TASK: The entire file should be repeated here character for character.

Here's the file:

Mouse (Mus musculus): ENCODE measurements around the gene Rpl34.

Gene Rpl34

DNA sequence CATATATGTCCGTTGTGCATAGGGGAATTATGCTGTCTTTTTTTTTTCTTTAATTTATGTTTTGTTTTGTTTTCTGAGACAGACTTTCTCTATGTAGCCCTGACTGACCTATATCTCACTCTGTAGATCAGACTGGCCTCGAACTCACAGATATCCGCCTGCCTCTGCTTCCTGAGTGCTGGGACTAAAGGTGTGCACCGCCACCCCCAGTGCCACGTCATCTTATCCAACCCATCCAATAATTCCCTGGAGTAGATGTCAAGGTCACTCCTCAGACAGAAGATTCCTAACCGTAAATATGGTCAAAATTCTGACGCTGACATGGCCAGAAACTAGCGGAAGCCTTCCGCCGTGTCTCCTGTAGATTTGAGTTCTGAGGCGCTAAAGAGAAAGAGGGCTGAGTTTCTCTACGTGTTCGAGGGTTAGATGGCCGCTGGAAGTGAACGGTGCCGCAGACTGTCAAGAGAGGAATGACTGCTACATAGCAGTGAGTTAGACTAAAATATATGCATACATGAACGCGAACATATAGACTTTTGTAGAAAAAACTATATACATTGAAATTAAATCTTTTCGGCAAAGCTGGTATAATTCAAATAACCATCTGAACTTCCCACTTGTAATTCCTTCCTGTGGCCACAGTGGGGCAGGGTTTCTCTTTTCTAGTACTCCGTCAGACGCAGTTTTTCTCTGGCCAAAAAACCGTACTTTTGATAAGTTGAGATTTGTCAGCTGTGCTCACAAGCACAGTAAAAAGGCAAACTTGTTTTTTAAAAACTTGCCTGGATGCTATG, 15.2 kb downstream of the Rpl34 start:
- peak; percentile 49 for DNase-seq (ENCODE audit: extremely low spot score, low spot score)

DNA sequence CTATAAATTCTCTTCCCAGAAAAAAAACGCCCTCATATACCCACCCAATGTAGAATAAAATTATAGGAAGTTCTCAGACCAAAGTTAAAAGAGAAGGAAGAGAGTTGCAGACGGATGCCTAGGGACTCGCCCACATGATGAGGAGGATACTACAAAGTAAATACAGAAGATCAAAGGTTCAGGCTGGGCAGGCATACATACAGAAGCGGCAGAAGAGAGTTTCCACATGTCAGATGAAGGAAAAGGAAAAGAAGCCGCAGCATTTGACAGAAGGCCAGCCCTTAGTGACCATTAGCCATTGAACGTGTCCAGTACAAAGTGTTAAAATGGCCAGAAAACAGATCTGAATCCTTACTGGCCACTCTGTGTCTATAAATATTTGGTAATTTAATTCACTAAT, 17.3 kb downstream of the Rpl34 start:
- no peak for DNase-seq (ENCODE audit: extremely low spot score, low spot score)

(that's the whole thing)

Mouse (Mus musculus): ENCODE measurements around the gene Rpl34.

Gene Rpl34

DNA sequence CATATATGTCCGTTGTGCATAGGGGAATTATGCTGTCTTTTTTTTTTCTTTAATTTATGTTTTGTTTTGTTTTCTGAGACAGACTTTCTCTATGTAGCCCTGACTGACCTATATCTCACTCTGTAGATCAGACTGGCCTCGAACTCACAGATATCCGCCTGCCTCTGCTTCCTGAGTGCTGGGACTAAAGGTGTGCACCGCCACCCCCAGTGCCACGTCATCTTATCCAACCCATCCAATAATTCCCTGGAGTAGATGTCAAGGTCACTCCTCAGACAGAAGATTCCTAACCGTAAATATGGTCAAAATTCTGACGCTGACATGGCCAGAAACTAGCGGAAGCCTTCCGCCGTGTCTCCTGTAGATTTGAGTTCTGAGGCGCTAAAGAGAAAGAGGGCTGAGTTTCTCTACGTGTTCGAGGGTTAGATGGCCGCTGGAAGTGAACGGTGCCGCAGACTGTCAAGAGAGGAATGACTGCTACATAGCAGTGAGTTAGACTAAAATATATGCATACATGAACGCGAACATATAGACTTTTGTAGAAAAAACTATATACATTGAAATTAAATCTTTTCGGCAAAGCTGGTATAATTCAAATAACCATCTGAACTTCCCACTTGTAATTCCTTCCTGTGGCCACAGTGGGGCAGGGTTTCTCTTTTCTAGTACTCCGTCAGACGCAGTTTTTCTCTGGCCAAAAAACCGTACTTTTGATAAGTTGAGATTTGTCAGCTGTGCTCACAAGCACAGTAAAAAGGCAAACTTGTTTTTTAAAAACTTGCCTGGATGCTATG, 15.2 kb downstream of the Rpl34 start:
- peak; percentile 49 for DNase-seq (ENCODE audit: extremely low spot score, low spot score)

DNA sequence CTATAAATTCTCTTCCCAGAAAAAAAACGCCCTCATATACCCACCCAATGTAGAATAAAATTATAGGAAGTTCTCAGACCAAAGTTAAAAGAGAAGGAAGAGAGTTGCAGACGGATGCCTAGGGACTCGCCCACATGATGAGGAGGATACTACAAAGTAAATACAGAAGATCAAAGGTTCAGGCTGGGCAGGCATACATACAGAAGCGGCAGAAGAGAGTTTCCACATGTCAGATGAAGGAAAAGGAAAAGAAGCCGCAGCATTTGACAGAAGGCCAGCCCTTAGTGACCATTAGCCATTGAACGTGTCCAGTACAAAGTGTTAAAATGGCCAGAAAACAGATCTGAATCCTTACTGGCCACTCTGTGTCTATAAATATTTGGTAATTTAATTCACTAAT, 17.3 kb downstream of the Rpl34 start:
- no peak for DNase-seq (ENCODE audit: extremely low spot score, low spot score)